SOURCE: General MotorsDESCRIPTION:
Each fall the Monarch butterfly makes the 2,000 mile trek from its summer home in the Great Lakes area to its winter home near the Gulf of Mexico.
A tiring journey, for sure.
But thanks to the students from Clippert Academy in Detroit, and employees at ourRomulus (Mich.) Engine plant, the butterflies will have a nice place to rest before making the arduous journey south.
Last year, after attending a Rouge River water sampling event with some of her students and General Motors, Clippert Academy teacher Tracy Ortiz reached out to Marleen Bandy, an environmental engineer at Romulus Engine, to see if we could help her class start an environmental project.
The result was a 224-square foot raised bed pollinator garden on the grounds of the school that gave the students some basic ideas about construction and gardening, as well as an opportunity to employ classroom learnings in the field.
“This living classroom engages the students in learning through hands-on projects, investigations, and observations in addition to providing habitat for local wildlife,” said Ortiz.
This year, Bandy and Romulus Engine volunteers have returned, along with the next group of students, to add 192 square feet to the garden, with plans to expand it further next year.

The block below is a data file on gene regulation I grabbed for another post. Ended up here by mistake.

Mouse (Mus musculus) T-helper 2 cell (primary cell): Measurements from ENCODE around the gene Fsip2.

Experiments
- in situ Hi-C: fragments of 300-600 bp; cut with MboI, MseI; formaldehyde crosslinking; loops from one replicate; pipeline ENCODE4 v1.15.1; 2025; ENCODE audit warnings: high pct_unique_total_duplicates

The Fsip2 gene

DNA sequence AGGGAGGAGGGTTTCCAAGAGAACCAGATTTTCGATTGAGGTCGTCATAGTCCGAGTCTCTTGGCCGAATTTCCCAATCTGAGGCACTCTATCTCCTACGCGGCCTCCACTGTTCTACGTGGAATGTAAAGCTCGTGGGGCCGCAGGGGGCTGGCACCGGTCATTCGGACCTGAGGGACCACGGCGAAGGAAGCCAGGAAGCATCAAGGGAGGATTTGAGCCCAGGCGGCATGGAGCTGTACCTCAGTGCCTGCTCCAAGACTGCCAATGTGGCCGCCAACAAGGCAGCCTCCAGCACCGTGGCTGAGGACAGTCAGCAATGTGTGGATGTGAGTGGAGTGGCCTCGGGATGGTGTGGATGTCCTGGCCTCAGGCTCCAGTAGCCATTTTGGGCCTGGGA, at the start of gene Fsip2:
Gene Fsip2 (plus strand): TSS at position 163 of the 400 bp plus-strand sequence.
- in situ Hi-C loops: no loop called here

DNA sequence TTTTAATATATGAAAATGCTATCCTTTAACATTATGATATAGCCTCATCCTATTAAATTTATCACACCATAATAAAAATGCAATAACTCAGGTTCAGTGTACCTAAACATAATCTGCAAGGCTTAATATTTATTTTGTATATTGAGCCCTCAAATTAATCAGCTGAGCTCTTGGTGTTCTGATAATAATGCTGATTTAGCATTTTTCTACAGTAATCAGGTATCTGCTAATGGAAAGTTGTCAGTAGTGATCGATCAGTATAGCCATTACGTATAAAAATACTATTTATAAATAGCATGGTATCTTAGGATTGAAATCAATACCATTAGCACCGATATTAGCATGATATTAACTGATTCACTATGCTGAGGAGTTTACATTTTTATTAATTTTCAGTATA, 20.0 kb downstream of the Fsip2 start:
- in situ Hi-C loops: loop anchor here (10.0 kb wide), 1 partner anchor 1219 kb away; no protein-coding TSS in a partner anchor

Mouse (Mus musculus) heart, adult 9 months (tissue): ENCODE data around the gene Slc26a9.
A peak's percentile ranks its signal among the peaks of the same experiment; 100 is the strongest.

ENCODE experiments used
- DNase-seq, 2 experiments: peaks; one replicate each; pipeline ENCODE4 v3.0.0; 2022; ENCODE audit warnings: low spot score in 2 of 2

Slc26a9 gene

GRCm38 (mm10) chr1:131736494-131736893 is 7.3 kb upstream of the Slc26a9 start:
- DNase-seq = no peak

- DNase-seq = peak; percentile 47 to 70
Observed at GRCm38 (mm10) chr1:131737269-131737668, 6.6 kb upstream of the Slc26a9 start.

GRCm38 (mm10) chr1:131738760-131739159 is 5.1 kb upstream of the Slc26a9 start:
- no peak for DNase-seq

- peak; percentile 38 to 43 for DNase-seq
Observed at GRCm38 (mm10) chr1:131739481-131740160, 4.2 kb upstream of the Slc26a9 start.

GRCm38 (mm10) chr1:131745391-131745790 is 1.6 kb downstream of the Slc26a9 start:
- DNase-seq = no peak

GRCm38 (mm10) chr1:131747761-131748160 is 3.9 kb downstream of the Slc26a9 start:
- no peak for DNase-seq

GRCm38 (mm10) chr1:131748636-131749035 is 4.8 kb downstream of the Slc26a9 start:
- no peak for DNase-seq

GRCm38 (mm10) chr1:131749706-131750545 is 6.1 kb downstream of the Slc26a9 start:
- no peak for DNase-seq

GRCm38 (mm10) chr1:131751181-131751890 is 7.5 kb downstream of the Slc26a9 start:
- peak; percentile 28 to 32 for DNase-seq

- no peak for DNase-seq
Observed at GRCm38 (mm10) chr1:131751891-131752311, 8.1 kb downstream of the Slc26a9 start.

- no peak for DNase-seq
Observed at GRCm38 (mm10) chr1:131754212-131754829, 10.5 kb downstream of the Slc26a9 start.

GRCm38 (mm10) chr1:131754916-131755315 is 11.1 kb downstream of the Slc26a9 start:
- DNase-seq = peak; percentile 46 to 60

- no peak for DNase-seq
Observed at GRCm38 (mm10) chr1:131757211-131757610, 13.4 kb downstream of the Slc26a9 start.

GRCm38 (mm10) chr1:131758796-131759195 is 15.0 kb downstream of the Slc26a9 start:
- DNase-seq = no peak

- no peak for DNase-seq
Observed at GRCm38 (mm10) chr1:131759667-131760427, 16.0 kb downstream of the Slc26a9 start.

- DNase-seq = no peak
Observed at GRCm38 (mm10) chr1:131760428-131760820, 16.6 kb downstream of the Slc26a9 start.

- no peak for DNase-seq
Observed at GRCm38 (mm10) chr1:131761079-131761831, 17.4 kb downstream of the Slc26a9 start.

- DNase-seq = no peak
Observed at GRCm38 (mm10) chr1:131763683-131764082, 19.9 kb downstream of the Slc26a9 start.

“We brought some native species from our garden at Romulus Engine to get it started, but it’s the kids who are working hard, watering every day, to keep it thriving,” said Bandy.
Monarch Watch, an organization committed to the preservation of the Monarch butterfly, has certified the Clippert Academy garden as an official Monarch Waystation – a spot designated to provide the resources necessary for monarchs to produce successive generations and sustain their migration.
“The students plan to participate in Monarch Watch’s tagging program and attempt to tag the butterflies as they prepare to make their trip south this year,” said Bandy. “Recovered butterflies provide valuable information on migration pathways, weather influences on the migration, and survival rates.”
To prove that the garden is working, Bandy, along with some student citizen-scientists, will observe and record monarch sightings and map Monarch migration paths very soon. “We can then share our field observations with other students in North America through Journey North to see population trends.”
“This is a great example of allowing kids to get out and experience nature, instead of just learning about it in a book,” said Bandy. “The ability to put your hands on a project and watch it grow makes learning that much more exciting.”
KEYWORDS: Journey North, Monarch Watch, resource preservation, Romulus Engine, Wildlife at Work, Wildlife Habitat Council, GM, General Motors